Inclusive Spaces

Meet Our Staff: Yaqing Zhang

In celebration of Asian American, Native Hawaiian, and Pacific Islander (AANHPI) Heritage Month, we sat down with Yaqing Zhang, Staff Accountant, Revenue at The Trustees.

Yaqing Zhang at Suzanne's Garden

Meet Yaqing Zhang


What do you do at Trustees? What’s your role?

I’ve been with The Trustees for five years and my title is Staff Accountant – Revenue. I am in charge of generating revenue from nine different systems and issuing accounts receivable (A/R) invoices, overseeing deposits made by all properties, and other miscellaneous finance requests that come through.


What brought you to the Trustees?

I moved to the U.S. from China in 2017 and started taking ESOL (English Speakers of Other Languages) classes, but the instructors said my English was so advanced I really should go to college or start working. They connected me with a working program that had recently established a new internship with The Trustees. When I looked into the organization, I knew it was ideal; the mission, culture, and values were everything I wanted, and I was honored to be chosen as The Trustees’ first intern from this program. I originally interned with the Development Team for two or three months and they really wanted to keep me around. Unfortunately, there were no openings with that team but Finance was hiring, so I interviewed with them, got the job, and recently celebrated five years with The Trustees.


How does your AANHPI heritage contribute to the person you are today?

China has such a long history, and I feel like this great heritage, full of ups and downs, brings me a lot of wisdom. As a minority here in the U.S. I’ve personally experienced racism, but the wisdom to focus on all that my heritage has given me keeps me grounded and helps filter out these bad experiences. For people struggling or confused about their identity because of similar negative experiences, you are perfect as you are. You don’t need to be anyone else.


What advice do you have for anyone of similar heritage trying to follow in your footsteps?

I would say to do tons of research before moving here because it’s not easy. Everything in China was totally different and I had a pretty good life there, but then I needed to reset and restart. There are a lot of things not easy when you change the environment, but I was able to use the resources from my community here in the U.S. (like the library) to make things easier. That’s how I was able to get started and connect with people and opportunities, so it’s a great way for people following a similar path to get started themselves.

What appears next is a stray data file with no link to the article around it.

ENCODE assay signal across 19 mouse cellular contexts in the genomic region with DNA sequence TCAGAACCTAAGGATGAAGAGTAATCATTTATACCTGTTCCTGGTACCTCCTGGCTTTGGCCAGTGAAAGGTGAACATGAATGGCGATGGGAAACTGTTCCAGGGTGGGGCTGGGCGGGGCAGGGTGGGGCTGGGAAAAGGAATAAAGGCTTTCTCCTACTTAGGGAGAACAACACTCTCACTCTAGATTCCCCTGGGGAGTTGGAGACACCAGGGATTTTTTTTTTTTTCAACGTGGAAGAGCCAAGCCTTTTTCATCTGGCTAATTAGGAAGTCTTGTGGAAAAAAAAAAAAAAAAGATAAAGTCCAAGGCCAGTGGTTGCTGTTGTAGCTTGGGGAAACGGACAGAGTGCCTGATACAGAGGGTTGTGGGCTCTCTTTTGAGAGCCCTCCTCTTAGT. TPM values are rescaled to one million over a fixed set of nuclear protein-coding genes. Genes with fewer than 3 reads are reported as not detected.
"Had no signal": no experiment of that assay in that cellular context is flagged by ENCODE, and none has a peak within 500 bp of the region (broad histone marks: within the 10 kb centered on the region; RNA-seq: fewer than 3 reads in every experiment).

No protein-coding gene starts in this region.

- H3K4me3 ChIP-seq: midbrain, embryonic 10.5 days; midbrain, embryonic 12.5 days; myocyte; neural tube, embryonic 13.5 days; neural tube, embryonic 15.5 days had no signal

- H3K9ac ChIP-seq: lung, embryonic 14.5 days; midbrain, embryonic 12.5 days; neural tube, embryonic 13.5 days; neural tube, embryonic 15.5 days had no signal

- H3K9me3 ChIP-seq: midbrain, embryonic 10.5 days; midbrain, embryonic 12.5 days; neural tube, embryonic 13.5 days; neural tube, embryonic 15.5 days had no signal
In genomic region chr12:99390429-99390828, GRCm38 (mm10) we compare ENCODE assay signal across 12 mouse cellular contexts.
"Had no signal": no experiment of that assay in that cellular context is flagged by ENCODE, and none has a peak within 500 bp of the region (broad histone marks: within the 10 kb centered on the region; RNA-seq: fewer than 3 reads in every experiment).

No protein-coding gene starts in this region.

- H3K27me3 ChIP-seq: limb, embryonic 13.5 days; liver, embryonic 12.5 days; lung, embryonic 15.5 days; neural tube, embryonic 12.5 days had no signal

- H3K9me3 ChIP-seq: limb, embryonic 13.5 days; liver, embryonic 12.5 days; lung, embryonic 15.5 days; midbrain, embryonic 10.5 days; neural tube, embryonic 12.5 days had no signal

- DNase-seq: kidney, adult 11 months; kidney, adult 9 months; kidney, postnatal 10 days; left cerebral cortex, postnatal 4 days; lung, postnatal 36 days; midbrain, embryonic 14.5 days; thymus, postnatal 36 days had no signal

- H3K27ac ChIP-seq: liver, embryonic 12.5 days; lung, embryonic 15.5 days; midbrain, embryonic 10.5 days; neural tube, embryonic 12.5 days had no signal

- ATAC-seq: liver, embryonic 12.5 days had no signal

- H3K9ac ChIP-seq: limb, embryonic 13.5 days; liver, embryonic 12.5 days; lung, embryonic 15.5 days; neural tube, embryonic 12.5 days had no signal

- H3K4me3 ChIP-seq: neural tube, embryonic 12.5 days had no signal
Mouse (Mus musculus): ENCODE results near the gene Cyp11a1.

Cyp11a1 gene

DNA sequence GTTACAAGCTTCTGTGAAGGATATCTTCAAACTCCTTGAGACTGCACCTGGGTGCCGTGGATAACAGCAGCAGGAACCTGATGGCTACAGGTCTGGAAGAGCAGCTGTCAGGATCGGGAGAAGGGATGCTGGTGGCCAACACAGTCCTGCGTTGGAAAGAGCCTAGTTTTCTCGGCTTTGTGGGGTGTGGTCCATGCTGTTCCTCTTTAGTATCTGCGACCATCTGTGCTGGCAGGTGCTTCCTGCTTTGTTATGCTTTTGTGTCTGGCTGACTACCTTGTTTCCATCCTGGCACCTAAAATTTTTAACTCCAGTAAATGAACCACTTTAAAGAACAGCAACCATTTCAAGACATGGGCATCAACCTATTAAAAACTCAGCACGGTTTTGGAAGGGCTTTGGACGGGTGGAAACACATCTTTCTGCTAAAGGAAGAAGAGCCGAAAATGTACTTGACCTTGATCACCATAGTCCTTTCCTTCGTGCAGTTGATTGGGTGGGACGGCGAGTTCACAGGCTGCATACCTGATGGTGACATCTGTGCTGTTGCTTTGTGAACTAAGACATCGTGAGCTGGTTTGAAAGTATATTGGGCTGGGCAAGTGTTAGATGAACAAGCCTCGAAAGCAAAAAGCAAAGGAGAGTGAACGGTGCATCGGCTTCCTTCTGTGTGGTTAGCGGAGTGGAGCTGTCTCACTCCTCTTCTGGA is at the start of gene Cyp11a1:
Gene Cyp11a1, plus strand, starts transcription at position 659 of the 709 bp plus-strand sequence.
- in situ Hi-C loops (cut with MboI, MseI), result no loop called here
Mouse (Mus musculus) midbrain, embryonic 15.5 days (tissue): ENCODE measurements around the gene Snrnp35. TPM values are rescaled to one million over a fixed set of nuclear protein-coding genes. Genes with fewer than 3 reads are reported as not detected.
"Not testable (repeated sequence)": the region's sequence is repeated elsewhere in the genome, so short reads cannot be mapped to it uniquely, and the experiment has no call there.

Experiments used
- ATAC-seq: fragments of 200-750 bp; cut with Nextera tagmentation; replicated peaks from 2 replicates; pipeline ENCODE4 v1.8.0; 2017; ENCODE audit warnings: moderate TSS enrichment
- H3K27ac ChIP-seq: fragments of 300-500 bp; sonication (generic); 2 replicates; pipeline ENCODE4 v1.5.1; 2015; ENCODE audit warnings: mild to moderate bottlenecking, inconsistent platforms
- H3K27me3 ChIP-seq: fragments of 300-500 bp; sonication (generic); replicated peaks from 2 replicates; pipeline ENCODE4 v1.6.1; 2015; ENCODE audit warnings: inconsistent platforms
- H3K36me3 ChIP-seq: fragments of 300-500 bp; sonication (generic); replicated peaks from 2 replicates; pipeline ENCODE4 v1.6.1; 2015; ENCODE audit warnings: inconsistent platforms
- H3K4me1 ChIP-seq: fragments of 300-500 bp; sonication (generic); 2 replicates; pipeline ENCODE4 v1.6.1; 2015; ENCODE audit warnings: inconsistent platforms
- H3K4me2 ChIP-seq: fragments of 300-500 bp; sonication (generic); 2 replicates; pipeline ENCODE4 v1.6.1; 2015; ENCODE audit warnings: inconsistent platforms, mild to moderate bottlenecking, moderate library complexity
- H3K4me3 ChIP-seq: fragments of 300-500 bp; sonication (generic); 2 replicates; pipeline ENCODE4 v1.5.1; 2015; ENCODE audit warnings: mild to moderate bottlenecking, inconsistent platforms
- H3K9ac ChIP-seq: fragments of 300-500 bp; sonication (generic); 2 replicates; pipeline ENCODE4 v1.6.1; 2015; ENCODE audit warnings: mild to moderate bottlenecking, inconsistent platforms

How have The Trustees supported you along this journey?

My team and managers have always provided tons of support, whether that’s with flexible work schedules (especially with having a baby) or helping me better understand workplace communication and conflict in this unfamiliar culture. I’m grateful for their support and understanding because it can be especially difficult for someone like me who was born and raised in a completely different culture. But not just my team and manager, the entire office was super friendly and supportive starting out as an intern and eventually full-time.


Why is it important to you that The Trustees celebrates AANHPI Heritage Month?

AANHPI is a group of people that have been easily ignored or even overtly excluded in the past here in the U.S. It’s important to take the time to make these amazing people more visible and celebrate all they’ve accomplished and the contributions they’ve made to this country. This is especially important for the younger people in the community, so they can feel connected to their heritage and culture. Generations upon generations of those of AANHPI heritage have fought for this recognition, so I’m grateful we celebrate it now.


Do you have a favorite property?

I’ve been to many properties across the state, from the Berkshires to the North Shore, but my favorite is a tie between World’s End and Eleanor Cabot Bradley Estate. Both are near to where I live and I love to go out and walk around, feeling the wind and the sunshine. It really makes me feel calm, peaceful, and relaxed.


What do you enjoy doing when you’re not at work?

Outside of work I really enjoy swimming. I’m from a subtropical area in China along the Pacific Ocean and it’s so hot you have to cool off in the water. But I find the Atlantic Ocean here so freezing that I’ve never tried fully swimming in it. So, I stick to mainly pools.

Yaqing Zhang in front of a blooming purple flower tree.
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